Corporate crime

30 August 2019

SFO guidance on co-operation: more carrot than stick?

The Serious Fraud Office (SFO) was established to investigate and prosecute cases involving serious or complex fraud, a mission that inevitably leads it to the corporate sector. In 2010, it was given two significant tools in dealing with companies: a simple route to corporate criminal liability for bribery cases in the Bribery Act 2010 (the stick); and a means of incentivising a company fixed with corporate criminal liability to co-operate with the SFO by entering into a deferred prosecution agreement (DPA) and so avoiding a conviction (the carrot).

Louise Hodges

20 May 2019

Crunching the numbers: is the National Crime Agency right to seek additional funding?

As the National Crime Agency (“NCA”) releases its 2019 National Strategy Assessment, NCA Director General Lynne Owens is calling for an extra £2.7 billion in law enforcement funding to combat serious and organised crime over the next three years. With 4,542 active UK-based organised crime groups and 181,000 UK people involved in serious and organised crime, law enforcement agencies are starting to creak under the strain. In this blog, we review the National Strategy Assessment’s analysis of current trends in financial offending and we look at the authorities’ response within their current funding arrangements. Against that background, we consider the argument for greater investment in law enforcement capacity.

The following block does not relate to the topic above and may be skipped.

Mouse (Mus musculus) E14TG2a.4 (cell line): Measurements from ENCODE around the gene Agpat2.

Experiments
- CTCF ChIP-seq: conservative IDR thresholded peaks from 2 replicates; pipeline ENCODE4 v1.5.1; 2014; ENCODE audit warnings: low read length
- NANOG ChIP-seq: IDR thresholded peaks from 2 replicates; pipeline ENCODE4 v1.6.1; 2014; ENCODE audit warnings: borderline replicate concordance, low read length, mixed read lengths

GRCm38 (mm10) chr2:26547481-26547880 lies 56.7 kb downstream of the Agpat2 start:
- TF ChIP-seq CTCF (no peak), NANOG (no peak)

Alun Milford

4 April 2019

HMRC turns to companies to police tax evasion

New provisions introduced in September 2017 (under the Criminal Finances Act 2017(ss45-46)  to allow the prosecution of a company or partnership for failing to prevent its employees and other “associated persons” from facilitating tax evasion in the UK and abroad, were heralded as a game-changer in terms of reducing tax fraud and closing the tax gap (see our related blog - Will the new corporate offence of failure to prevent tax evasion and enhanced international tax transparency change the landscape for tax investigations?).

Ed Smyth

13 March 2019

“Carrying on as we are is not a prudent option” says the Competition and Market Authority

The Competition and Market Authority’s (CMA) Business Plan 2019-20 was presented as necessarily high level with a work programme and priorities contingent on the outcome of Brexit (see related blog: Brexit uncertainty pervades Competition and Markets Authority Annual Plan 2019-20).

Maya Silva

4 March 2019

SFO v ENRC: what did the Court of Appeal decide and what does it mean for lawyers?

In September 2018, the Court of Appeal handed down its judgment on ENRC’s appeal against Andrews J’s High Court decision in the case of The Director of the Serious Fraud Office v ENRC. The judgment has been praised for going some way to restore sense and order to the protection of legal professional privilege.

Louise Hodges

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